The ‘online calculator’ that could work out women’s risk of breast cancer

A new online calculator created by scientists at Cancer Research UK could mean that women will be able to visit their GP to find out their likelihood of getting breast cancer.

The researchers, who published a paper in the journal Genetics in Medicine in January 2019 believe the calculator will help to predict the level of risk women have of getting the disease, by taking into account over 300 different genetic indicators for breast cancer.

The new test will also factor in lifestyle risks, meaning the calculator will predict your risk by looking at things like the age you began the menopause, your weight, alcohol consumption, family history, and whether or not you use hormone replacement therapy.

It’s thought that by combining all these factors, GPs will be able to offer much more targeted help for individuals, such as more regular and earlier screening for those at higher risk.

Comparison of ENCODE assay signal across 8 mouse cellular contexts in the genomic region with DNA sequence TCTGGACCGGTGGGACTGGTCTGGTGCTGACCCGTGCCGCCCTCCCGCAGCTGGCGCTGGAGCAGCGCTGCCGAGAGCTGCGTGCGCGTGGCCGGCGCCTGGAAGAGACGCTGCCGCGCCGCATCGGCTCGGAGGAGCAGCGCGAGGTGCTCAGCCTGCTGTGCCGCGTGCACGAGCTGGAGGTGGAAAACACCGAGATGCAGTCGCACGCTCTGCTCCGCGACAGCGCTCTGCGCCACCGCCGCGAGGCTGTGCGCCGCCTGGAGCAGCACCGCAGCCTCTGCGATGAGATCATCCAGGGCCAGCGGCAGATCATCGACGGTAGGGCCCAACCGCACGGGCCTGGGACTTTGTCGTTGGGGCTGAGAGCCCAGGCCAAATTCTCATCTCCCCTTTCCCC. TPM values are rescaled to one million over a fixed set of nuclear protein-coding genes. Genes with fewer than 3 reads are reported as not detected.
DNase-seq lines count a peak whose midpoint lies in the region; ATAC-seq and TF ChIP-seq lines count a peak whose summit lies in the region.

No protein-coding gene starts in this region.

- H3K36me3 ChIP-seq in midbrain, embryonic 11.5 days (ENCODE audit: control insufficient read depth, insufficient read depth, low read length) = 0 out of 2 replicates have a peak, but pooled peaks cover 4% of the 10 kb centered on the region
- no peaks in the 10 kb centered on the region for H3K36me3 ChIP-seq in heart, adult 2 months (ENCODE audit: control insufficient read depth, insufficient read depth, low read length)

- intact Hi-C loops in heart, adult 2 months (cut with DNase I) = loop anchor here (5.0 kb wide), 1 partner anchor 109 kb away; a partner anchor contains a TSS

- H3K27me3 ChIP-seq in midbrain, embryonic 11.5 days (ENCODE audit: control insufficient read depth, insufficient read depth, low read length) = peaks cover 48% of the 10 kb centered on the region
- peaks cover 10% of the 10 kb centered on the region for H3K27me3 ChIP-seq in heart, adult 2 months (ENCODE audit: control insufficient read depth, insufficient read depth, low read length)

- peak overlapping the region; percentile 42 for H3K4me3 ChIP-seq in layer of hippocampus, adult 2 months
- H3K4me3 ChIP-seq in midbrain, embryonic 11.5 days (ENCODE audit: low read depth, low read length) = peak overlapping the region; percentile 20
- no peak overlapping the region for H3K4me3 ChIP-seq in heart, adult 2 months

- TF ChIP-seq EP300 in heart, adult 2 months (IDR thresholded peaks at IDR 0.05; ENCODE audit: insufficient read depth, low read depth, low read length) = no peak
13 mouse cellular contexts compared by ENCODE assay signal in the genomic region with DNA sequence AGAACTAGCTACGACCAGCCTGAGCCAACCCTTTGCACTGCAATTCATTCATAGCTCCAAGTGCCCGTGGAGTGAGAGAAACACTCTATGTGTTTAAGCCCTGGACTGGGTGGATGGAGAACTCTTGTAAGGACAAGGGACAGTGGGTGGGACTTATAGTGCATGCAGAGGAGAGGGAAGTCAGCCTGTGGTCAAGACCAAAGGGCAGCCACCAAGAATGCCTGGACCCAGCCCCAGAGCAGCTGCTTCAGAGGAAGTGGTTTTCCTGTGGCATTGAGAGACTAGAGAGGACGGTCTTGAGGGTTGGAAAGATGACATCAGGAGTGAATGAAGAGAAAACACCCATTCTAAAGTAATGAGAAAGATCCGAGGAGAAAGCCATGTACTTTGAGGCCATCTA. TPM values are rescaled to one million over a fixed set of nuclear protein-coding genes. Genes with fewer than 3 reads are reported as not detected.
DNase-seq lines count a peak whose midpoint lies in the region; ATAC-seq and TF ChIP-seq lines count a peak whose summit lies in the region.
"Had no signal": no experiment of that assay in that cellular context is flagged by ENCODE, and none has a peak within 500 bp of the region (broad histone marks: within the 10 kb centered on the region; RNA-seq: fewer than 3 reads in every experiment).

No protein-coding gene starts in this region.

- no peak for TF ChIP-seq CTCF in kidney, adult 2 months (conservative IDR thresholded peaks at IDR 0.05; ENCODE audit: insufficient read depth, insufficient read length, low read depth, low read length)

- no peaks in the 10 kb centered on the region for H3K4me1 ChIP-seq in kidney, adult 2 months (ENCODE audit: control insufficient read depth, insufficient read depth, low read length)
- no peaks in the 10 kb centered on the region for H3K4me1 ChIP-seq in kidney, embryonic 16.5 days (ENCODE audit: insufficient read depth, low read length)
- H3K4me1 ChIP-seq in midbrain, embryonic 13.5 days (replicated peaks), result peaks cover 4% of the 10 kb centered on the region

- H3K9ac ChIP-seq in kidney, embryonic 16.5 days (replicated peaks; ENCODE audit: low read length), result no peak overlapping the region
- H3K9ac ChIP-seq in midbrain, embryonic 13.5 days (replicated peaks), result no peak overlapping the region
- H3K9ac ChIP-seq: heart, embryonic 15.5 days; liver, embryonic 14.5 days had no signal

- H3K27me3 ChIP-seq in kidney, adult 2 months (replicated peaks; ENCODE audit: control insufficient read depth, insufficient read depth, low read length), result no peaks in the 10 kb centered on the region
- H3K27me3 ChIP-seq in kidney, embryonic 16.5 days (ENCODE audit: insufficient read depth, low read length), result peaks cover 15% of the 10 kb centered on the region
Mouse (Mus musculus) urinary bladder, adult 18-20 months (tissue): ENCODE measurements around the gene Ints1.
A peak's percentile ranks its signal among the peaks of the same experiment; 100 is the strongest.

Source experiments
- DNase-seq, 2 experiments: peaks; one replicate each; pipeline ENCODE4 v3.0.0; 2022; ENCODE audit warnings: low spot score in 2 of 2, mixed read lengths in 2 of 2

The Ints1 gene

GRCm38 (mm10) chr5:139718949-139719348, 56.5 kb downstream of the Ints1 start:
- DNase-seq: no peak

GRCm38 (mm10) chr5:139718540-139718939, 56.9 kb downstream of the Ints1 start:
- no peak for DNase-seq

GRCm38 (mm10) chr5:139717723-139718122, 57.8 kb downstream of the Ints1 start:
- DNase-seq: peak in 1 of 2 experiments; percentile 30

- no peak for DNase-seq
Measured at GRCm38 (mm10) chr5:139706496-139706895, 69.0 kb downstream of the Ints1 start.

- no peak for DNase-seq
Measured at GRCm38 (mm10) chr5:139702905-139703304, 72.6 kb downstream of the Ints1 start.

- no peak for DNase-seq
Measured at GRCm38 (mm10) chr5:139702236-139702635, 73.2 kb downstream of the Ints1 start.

Doctors may also be able to offer patients preventative therapy, such as the drug tamoxifen, which could be of benefit to those in the high risk category.

The online calculator, created by combining all the risk factors, is actually currently in use by some GPs and practise nurses. And if it is successful, there’s every chance that it’ll be rolled out across the UK.

Lead author at the University of Cambridge, Professor Antonis Antoniou, confessed that the calculator could be a ‘game changer’ in predicting breast cancer.

He said, “This is the first time that anyone has combined so many elements into one breast cancer prediction tool. It could be a game changer for breast cancer because now we can identify large numbers of women with different levels of risk – not just women who are at high risk.

Explaining how the test could benefit women at all different levels, Prof. Antonis continued, “This should help doctors to tailor the care they provide depending on their patients’ level of risk.

“For example, some women may need additional appointments with their doctor to discuss screening or prevention options and others may just need advice on their lifestyle and diet.”

He however said that more trials are needed to fully understand how the calculator could be used in future.

At the moment, the NHS Breast Cancer Screening programme invites all women, aged 50-70, to a screening every three years. But the online prediction tool offers a chance for much more targeted care.

It could in fact help women to catch the disease earlier than ever before – which is no doubt a brilliant thing.